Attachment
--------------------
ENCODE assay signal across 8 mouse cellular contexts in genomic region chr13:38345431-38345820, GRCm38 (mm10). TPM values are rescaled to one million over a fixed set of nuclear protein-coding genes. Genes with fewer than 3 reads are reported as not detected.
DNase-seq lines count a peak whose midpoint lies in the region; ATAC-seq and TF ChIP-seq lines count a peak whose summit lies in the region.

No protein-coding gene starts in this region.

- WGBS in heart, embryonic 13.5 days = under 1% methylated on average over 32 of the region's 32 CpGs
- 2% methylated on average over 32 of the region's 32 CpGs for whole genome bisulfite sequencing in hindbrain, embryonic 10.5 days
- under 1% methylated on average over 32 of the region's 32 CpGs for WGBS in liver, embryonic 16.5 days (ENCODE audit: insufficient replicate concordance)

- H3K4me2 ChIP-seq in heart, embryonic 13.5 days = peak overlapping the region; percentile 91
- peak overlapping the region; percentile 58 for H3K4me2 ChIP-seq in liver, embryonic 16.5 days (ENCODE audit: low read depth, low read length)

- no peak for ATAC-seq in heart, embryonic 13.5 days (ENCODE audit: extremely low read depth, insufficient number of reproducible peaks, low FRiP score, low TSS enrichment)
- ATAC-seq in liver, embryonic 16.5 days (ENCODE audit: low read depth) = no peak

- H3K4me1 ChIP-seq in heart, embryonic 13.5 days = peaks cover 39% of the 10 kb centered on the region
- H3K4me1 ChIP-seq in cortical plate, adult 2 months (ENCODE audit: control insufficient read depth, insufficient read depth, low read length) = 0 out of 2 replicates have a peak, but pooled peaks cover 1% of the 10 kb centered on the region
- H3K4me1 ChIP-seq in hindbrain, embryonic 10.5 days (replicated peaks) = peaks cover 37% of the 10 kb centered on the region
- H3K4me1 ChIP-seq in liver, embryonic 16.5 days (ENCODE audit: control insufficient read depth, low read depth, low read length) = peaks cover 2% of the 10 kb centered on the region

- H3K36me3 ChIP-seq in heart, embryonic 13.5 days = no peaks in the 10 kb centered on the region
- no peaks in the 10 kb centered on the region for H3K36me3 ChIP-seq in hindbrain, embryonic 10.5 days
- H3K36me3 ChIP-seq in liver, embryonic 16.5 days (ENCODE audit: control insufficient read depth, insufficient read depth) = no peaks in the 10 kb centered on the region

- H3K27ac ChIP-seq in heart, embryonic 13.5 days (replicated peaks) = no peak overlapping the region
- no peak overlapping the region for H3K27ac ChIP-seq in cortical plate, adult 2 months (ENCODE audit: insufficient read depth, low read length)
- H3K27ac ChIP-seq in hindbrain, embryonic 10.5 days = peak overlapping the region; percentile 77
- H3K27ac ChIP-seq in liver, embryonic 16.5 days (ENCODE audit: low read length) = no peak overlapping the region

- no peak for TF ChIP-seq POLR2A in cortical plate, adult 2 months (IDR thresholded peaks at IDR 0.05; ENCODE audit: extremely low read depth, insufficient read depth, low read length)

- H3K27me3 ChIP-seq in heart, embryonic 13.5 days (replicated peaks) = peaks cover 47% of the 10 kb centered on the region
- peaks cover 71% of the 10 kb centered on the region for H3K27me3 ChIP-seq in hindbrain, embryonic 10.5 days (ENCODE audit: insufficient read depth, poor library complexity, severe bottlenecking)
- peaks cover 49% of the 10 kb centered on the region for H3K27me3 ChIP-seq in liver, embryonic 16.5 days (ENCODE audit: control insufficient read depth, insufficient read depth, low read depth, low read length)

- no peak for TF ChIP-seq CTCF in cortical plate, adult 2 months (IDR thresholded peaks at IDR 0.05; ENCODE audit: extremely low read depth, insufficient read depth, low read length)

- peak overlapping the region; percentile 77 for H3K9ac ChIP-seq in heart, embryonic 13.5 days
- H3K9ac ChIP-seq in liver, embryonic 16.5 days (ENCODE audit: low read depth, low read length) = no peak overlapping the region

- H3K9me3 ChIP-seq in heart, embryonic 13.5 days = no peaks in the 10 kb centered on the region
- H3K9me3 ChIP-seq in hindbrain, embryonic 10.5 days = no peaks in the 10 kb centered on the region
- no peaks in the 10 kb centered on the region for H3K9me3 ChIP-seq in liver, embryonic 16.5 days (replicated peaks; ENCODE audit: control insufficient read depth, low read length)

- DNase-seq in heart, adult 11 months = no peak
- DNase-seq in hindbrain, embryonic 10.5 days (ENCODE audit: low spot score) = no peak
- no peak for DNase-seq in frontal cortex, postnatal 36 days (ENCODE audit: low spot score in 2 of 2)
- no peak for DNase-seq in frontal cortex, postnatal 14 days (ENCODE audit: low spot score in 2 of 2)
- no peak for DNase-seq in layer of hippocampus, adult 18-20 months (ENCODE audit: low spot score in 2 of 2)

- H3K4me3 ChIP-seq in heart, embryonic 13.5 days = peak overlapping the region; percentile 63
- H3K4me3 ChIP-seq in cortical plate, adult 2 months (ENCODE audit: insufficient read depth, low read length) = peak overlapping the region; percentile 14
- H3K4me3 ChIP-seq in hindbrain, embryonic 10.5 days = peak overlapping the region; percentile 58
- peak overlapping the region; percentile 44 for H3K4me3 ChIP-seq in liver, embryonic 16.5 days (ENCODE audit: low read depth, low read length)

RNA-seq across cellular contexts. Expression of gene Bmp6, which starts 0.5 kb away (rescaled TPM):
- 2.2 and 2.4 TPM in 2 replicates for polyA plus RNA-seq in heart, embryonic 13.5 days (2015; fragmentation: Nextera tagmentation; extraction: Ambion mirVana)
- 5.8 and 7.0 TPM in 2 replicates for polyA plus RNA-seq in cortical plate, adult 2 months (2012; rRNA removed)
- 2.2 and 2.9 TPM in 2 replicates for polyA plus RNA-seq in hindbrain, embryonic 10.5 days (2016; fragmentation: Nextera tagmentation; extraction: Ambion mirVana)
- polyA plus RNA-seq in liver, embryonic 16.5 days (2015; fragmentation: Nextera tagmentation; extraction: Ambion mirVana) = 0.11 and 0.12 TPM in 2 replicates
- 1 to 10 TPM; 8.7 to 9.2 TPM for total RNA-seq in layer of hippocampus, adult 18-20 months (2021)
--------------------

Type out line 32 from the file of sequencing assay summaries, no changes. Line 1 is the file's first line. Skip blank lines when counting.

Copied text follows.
- DNase-seq in heart, adult 11 months = no peak